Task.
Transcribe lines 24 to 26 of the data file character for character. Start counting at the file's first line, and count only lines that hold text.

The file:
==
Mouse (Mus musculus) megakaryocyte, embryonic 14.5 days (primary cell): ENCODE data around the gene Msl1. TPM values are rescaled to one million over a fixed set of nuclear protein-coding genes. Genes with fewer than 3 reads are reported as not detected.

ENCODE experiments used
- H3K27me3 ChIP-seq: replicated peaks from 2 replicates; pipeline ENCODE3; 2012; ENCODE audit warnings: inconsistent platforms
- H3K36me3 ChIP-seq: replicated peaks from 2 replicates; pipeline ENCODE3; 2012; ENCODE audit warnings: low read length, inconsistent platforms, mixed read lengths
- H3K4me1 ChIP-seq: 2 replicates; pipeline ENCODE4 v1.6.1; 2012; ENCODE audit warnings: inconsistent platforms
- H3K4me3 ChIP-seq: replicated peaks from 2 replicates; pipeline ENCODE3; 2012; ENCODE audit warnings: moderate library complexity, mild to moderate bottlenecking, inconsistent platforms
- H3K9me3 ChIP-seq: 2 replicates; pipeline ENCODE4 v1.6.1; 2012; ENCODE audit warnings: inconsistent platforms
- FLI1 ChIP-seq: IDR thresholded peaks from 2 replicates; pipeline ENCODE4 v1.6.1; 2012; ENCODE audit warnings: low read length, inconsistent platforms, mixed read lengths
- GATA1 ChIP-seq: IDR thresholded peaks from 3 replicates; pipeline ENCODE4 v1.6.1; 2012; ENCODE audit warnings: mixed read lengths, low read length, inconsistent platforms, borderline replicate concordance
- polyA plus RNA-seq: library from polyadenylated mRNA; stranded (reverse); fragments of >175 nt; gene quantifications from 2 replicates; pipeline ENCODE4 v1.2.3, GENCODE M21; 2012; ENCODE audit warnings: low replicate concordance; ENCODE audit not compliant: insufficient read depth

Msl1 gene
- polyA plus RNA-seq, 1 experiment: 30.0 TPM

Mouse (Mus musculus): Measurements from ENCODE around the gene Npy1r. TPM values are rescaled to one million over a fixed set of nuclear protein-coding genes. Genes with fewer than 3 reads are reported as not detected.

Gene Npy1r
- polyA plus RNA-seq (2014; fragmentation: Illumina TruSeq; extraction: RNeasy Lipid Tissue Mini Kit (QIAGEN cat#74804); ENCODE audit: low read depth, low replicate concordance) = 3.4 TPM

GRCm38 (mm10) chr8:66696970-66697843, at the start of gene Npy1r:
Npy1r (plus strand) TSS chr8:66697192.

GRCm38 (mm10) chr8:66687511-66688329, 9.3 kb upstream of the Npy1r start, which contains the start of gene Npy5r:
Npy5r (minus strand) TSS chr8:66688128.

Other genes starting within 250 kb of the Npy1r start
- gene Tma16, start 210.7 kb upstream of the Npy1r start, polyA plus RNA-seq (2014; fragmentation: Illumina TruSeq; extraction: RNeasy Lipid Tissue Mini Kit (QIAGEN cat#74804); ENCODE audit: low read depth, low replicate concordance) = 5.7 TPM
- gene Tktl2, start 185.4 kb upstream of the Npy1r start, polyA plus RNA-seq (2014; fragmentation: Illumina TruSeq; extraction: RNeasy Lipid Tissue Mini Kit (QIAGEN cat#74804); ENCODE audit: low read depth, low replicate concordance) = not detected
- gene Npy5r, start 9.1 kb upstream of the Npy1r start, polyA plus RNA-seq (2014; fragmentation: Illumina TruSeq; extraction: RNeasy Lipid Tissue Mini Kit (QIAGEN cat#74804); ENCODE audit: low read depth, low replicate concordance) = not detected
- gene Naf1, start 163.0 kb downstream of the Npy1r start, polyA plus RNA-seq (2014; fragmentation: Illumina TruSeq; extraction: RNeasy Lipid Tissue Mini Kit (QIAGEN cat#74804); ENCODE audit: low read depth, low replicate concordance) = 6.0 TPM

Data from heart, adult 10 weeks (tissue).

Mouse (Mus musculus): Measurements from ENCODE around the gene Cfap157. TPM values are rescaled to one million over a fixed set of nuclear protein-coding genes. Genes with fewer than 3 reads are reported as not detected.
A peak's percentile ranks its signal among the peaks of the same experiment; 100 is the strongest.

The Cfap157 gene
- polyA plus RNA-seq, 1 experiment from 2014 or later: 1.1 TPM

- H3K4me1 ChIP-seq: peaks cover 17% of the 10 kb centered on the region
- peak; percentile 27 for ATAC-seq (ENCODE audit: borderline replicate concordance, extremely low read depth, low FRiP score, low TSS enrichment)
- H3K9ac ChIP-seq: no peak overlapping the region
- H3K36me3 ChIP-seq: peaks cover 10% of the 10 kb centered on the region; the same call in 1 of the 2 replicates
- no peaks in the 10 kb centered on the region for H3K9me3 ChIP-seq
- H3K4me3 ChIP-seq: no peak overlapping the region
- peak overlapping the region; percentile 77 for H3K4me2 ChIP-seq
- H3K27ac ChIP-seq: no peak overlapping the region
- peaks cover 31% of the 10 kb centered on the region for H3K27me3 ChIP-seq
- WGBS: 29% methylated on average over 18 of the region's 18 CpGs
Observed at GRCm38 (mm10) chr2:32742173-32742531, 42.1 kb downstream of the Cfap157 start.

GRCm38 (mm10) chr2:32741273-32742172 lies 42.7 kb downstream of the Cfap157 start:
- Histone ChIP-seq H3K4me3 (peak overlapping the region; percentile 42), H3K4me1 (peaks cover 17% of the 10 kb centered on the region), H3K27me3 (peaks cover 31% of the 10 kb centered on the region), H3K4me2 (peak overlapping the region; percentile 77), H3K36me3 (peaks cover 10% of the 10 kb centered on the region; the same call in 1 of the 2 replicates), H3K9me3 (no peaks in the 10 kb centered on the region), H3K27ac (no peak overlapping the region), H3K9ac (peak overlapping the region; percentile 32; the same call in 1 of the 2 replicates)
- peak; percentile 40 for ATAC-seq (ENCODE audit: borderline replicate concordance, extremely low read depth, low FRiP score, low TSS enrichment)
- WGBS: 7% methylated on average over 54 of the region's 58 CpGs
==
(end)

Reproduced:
- gene Naf1, start 163.0 kb downstream of the Npy1r start, polyA plus RNA-seq (2014; fragmentation: Illumina TruSeq; extraction: RNeasy Lipid Tissue Mini Kit (QIAGEN cat#74804); ENCODE audit: low read depth, low replicate concordance) = 6.0 TPM

Data from heart, adult 10 weeks (tissue).

Mouse (Mus musculus): Measurements from ENCODE around the gene Cfap157. TPM values are rescaled to one million over a fixed set of nuclear protein-coding genes. Genes with fewer than 3 reads are reported as not detected.